Tuesday, March 29, 2011

TEXPERS in the News; Retirements in Question

For the record, we need to make note of a few media stories of interest: one about TEXPERS, one about our members investment performance, and one about the prospects of a looming retirement crisis.

Yesterday, we distributed a press release about our annual conference, which is wrapping up tomorrow. You can read the entire release here on a “Financial Content” website.

Also, Pension & Investments picked up on our release and asked us for the Performance Study mentioned. We provided them with it and I had a brief conversation with the reporter. That story is located here. It describes the average investment performance achieved by our funds in the last few years. It’s a testament to good management at the local levels.

And finally, the story “Retirement May Be Out of Reach” appeared yesterday in Baseline magazine, about a survey from the Employee Benefit Research Institute indicating that “many workers say they aren’t at all confident about their retirement prospects” and “are dipping into their retirement savings to pay for day-to-day needs.” We’re going to be saying a lot more about retirement security based on some other research we are privy to right now. And we also are going to look into the EBRI report to see whether it breaks down the responses from people in 401(k)s and those in defined benefit programs. Stay tuned to this channel. – Max Patterson

Wednesday, March 9, 2011

401(k)s – Not a Public Policy Panacea

Our readers know that this blog has asked its readers to examine closely and impartially the evidence about the value of 401(k)s in the face of political claims that these retirement vehicles are the only feasible public policy solution to city and state budget shortfalls. In fact, there is very little real evidence that 401(k)s are all that they are claimed to be, either in terms of delivering retirement security to employees or closing government budget shortfalls.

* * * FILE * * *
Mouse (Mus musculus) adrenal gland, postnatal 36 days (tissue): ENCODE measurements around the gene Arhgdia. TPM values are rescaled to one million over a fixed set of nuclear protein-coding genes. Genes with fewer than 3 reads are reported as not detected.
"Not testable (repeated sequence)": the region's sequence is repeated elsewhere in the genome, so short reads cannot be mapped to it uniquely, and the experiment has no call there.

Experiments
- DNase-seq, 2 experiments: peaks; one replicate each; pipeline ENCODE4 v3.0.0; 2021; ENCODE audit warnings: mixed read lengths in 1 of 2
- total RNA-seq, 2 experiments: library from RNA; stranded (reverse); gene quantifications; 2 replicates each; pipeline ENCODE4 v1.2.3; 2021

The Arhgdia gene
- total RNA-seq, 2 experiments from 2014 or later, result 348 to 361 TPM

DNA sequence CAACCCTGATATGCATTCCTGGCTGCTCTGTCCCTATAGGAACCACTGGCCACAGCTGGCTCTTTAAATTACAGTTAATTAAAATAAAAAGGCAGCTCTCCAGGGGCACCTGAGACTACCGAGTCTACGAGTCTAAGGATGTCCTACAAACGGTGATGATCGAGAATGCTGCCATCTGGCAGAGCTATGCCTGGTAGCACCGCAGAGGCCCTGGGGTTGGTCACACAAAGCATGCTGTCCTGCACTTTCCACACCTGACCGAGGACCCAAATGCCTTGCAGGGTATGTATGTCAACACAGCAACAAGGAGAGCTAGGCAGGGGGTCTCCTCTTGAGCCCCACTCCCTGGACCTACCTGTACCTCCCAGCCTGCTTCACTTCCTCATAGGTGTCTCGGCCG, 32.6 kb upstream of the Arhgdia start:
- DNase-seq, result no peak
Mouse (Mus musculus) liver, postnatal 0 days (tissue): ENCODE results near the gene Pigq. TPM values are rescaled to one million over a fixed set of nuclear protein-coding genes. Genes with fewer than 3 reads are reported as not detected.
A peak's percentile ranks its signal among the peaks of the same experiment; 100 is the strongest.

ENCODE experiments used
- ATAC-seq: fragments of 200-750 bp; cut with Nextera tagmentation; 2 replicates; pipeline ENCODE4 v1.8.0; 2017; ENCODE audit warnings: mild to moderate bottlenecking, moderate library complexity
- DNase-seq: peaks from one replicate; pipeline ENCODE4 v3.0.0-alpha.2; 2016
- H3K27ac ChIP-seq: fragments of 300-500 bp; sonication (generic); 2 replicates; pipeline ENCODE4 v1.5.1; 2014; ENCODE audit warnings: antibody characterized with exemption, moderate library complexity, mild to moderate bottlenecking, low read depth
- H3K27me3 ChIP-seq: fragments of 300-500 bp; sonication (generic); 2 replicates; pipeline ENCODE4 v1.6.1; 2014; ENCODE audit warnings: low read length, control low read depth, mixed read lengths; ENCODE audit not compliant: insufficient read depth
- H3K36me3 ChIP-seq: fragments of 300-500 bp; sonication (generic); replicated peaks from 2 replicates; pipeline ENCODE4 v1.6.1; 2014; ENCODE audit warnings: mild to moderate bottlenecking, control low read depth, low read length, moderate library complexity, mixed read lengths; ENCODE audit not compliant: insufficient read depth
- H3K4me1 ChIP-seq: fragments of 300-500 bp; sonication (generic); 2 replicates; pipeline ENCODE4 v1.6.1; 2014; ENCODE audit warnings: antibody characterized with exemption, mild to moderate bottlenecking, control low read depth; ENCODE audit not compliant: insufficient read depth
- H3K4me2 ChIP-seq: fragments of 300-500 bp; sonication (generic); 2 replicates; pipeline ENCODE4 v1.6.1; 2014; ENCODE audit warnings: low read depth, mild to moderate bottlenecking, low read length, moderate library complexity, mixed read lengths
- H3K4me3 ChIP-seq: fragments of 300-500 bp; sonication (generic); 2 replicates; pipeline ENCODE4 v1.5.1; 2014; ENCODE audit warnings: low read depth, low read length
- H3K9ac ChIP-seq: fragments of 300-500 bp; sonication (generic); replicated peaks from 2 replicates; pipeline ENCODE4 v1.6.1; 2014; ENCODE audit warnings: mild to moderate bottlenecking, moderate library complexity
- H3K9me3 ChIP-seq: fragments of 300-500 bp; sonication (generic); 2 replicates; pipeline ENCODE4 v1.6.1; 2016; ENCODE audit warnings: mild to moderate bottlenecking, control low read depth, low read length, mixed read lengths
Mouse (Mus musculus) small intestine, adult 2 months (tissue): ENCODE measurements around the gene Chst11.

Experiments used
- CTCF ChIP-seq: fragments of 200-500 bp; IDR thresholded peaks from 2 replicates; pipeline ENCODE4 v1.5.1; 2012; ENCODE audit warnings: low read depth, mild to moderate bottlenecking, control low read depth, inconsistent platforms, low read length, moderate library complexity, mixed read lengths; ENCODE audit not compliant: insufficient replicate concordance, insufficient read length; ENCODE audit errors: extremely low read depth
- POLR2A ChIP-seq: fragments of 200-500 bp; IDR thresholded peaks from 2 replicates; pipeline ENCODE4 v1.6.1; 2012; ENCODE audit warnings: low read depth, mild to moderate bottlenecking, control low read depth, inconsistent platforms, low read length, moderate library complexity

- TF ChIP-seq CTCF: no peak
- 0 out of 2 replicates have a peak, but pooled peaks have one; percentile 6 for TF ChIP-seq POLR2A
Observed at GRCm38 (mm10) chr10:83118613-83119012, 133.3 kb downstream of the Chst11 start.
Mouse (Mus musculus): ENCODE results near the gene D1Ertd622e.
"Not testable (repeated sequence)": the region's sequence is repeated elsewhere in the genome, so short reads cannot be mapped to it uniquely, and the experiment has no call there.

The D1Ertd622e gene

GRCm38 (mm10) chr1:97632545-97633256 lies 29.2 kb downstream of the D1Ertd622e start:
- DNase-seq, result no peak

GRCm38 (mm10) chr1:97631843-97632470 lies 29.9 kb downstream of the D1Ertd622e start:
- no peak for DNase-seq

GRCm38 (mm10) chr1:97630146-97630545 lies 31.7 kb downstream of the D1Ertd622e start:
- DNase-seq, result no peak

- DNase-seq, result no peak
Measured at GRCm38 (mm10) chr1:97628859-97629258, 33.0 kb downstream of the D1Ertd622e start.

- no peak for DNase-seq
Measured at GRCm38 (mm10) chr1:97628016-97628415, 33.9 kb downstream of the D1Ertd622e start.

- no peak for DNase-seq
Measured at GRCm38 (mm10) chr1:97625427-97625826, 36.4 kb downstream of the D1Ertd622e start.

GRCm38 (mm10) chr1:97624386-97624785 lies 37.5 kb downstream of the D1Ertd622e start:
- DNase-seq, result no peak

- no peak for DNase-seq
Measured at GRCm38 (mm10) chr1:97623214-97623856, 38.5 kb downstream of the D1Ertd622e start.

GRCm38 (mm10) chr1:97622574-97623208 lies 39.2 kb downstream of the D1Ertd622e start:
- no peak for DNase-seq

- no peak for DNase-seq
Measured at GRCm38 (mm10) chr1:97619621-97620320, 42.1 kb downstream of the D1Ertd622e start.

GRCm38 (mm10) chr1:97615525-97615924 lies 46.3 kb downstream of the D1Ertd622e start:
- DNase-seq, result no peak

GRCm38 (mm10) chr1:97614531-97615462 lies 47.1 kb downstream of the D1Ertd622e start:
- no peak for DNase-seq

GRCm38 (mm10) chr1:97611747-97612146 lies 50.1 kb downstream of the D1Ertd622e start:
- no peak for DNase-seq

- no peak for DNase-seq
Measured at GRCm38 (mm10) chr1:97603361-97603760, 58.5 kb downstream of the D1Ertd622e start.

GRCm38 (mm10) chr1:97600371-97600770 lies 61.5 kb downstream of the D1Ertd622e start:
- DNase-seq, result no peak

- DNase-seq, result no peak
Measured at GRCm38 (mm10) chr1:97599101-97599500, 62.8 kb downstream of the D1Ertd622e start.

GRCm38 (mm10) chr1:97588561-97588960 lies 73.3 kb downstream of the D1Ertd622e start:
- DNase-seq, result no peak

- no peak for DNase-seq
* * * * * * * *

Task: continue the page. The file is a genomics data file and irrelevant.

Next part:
Legislators would do well to look closely at recent articles in the New York Times and Wall Street Journal that provide evidence 401(k)s are falling short in meeting the retirement needs of generations of Americans previously employed in the private sector. Why would we want to saddle public employees with similar failed policies?  

Consider some excerpts from the Feb. 19 WSJ article “Retiring Boomers Find 401(k) Plans Fall Short”:

The 401(k) generation is beginning to retire, and it isn’t a pretty sight….

The median household headed by a person aged 60 to 62 with a 401(k) account has less than one-quarter of what is needed in that account to maintain its standard of living in retirement, according to data compiled by the Federal Reserve and analyzed by the Center for Retirement Research at Boston College for the Wall Street Journal. Even counting Social Security and any pensions or other savings, most 401(k) participants appear to have insufficient savings….